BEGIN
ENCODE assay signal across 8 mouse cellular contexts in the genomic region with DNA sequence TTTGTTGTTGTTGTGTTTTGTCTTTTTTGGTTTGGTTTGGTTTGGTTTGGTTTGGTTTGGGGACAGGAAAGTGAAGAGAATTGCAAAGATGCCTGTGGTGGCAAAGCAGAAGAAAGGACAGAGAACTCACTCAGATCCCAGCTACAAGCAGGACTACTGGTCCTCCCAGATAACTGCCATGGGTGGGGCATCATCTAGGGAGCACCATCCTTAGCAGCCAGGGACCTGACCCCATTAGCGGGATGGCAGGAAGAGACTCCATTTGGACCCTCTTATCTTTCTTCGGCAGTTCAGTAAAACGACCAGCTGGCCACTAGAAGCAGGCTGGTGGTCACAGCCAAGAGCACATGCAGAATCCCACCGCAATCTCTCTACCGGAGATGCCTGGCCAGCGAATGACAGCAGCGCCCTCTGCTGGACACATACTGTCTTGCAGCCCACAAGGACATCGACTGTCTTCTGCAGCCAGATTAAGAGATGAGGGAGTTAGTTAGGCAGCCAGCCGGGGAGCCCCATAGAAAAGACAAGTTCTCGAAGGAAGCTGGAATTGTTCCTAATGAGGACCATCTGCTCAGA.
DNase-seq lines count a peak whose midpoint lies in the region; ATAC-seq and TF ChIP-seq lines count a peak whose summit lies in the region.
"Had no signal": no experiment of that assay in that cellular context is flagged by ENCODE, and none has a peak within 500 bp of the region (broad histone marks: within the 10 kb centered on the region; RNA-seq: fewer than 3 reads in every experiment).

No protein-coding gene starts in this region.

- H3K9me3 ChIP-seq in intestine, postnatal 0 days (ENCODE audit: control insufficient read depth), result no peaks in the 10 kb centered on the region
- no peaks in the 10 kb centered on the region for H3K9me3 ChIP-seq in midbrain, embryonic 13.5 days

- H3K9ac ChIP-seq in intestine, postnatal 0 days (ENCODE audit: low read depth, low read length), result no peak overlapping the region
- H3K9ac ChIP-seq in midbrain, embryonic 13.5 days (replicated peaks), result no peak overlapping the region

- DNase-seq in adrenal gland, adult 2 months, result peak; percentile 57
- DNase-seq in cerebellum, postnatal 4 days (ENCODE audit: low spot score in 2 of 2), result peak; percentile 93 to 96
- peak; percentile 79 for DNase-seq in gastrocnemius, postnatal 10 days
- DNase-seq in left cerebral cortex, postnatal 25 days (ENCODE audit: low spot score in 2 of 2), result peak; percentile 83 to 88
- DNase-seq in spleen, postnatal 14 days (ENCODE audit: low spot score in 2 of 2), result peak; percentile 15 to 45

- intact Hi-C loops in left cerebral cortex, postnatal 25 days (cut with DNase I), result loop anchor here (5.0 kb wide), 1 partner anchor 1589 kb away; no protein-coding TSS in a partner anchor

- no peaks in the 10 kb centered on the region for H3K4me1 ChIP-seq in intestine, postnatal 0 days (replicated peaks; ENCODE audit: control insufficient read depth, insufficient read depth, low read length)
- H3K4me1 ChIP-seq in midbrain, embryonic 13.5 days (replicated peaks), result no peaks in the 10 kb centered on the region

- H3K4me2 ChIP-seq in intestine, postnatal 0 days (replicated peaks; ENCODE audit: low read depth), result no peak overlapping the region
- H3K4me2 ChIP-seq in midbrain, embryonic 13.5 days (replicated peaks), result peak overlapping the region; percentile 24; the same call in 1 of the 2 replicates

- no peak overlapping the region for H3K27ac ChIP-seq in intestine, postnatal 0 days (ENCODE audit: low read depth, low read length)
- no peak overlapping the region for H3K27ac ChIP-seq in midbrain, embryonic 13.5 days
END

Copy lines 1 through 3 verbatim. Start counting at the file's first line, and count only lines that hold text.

ENCODE assay signal across 8 mouse cellular contexts in the genomic region with DNA sequence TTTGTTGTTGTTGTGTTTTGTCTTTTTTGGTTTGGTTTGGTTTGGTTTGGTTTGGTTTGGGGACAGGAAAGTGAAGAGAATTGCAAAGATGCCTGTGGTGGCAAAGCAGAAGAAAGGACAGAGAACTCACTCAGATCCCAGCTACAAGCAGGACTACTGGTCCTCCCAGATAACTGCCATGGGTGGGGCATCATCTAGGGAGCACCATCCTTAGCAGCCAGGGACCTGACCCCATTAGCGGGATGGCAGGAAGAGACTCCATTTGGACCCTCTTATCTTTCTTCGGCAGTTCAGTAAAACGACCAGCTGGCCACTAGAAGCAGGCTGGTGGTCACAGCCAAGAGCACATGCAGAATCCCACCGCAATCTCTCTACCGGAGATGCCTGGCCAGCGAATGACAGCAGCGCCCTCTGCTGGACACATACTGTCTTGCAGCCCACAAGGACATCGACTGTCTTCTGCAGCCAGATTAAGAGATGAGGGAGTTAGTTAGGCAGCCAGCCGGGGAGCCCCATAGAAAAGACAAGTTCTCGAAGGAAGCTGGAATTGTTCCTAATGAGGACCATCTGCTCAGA.
DNase-seq lines count a peak whose midpoint lies in the region; ATAC-seq and TF ChIP-seq lines count a peak whose summit lies in the region.
"Had no signal": no experiment of that assay in that cellular context is flagged by ENCODE, and none has a peak within 500 bp of the region (broad histone marks: within the 10 kb centered on the region; RNA-seq: fewer than 3 reads in every experiment).